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27 February 2017

The Return of the Sacred in an Age of Terror

A stimulating and challenging address by David Tacey will be the second ‘What in the World is going on?’ forum hosted by the Eremos Institute during 2017.

Details

27 February 2017

The Return of the Sacred in an Age of Terror

Presented by David Tacey

Sunday 9 July 1:30 – 3 pm

Venue: St Francis Xavier Church Hall, 17 Mackenzie St, Lavender Bay.

Book Now: https://www.trybooking.com/PFIS

Cost: $25, or $20 for members; $5 less for early booking by 5 July 2017.

‘What in the World is going on?’ forums hosted by the Eremos Institute during 2017 explore confronting aspects of current world events. 

Please join us for the second in our series, a stimulating and challenging address by David Tacey.

The Return of the Sacred in an Age of Terror

Is it mere coincidence, or is there some synchronicity between the return of the sacred and religious terrorism?

Presented by David Tacey

Sunday 9 July 1:30 – 3 pm

Who would have thought, even a generation ago, that secular thinkers would be speaking of a ‘return of the sacred’ in the West? But sociologists and philosophers are now speaking in these terms, suggesting it is an extraordinary time to be alive. However, traditional religions appear to be among the last to know about these changes. They are still in defensive mode, reacting to the anti-religious temper of the Enlightenment. The West has moved on, and finds itself in a new existential situation.

However, as the West struggles to understand its new relation to the sacred, it does so in the context of religious terrorism. How, and why, are these things related?

Venue: St Francis Xavier Church Hall, 17 Mackenzie St, Lavender Bay.

Book Now: https://www.trybooking.com/PFIS

Cost: $25, or $20 for members; $5 less for early booking by 5 July 2017.

David Tacey is Emeritus Professor of Humanities, La Trobe University, Melbourne, and Research Professor of Public Theology at the Australian Centre for Christianity and Culture, Canberra and works across the fields of spirituality, religion, psychology and Australian culture. David is the author of fourteen books, including Edge of the Sacred, Gods and Diseases, The Darkening Spirit: Jung, Spirituality, Religion. His most recent book is Beyond Literal Belief: Religion as Metaphor.

David is known internationally in the fields of spirituality studies, analytical psychology and psychoanalysis. David is a frequent commentator on radio and has appeared numerous times on television. He is invited to speak on issues of spirituality, religious belief and indigenous cultures. His views are sought on mental health, suicide, depression, anxiety, initiation and rites of passage.

Tacey has appeared on programs broadcast by the Australian Broadcasting Corporation (ABC) and the Special Broadcasting Service (SBS) in Australia, and the British Broadcasting Corporation (BBC) Radio Four. He has also appeared in programs broadcast by the Canadian Broadcasting Corporation (CBC), the Public Broadcasting Service (PBS) in the United States, and the New Zealand Broadcasting Corporation (NZBC).

Read more about David Tacey:

https://en.wikipedia.org/wiki/David_Tacey 

https://www.amazon.com/David-Tacey/e/B001HML6O4 

http://www.catholica.com.au/marketplace/promo/Tacey.php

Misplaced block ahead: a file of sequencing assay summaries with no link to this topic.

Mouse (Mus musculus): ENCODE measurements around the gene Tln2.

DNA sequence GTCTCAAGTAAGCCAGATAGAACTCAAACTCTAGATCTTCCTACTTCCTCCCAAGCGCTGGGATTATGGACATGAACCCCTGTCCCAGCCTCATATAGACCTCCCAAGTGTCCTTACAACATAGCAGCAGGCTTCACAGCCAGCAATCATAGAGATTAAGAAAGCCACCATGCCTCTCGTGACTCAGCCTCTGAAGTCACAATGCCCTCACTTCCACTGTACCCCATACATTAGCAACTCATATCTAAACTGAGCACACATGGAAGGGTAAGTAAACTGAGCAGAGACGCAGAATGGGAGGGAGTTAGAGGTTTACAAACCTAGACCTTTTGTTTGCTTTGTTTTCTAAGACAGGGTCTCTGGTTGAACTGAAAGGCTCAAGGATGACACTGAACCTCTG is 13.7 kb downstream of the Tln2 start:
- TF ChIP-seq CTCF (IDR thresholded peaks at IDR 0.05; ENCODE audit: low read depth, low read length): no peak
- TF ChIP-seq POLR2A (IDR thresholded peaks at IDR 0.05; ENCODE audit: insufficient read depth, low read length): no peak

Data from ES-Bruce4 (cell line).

http://garrattpublishing.com.au/product/9781925009798/

Comments

David Miller
David Miller - 17 April 2017

If by “sacred” David Tacey means the positive side of human nature (our highest values, our loftiest ideals and our areas of ultimate concern) then, yes, it is a surprise. Unless, of course, it is a defiant reaction to the onslaught of terrorism.
But if ‘sacred’ is a weasel-word meaning ‘supernaturalism’, then there is no surprise. Other-worldly escapism in the face of the horrors of this world is as old as humanity itself.

Linda Turton
Linda Turton - 1 May 2017

I agree with David Miller in his comment that we don’t in this day and age want to be equating ‘sacred’ and ‘supernaturalism’!
My impression from David Tacey’s books and the talks I have heard that his understanding of the ‘sacred’ is grounded in nature, the action of the divine all of a piece with the workings of the earth and the universe and not different or interventionist. He has a very thoughtful and learned approach, informed by his experience of living in Central Australia and other places in Australia. He is deeply committed to grappling with the big questions of the human psyche and our humanity together, and the ecological implications of our collective actions. Religious terrorism and its impact on us, especially our understanding of the sacred - I can’t wait to hear him speak on this.

David Tacey
David Tacey - 21 May 2017

I don’t think “supernatural” is a good word to describe God or the sacred; not any more.  Nor do I think God or the sacred is wholly natural, as that would deny the transcendent dimension. In fact, I don’t think we have a good word anymore for God.  Supernatural is too hackneyed and misunderstood; natural is too simple and reductive. Paul Tillich thought of the term ultra-natural, that is, what is deeply or profoundly natural, and I suppose that is worth considering.  But the sacred cannot be reduced to the “positive side of human nature” as David Miller suggests - that is just to reduce God to wishy washy humanism, and that can’t be right. I do think there is a crisis of language about God and the sacred today, and we need to think more about it.  Thanks for these comments, and hope to see some of you on 9 July.

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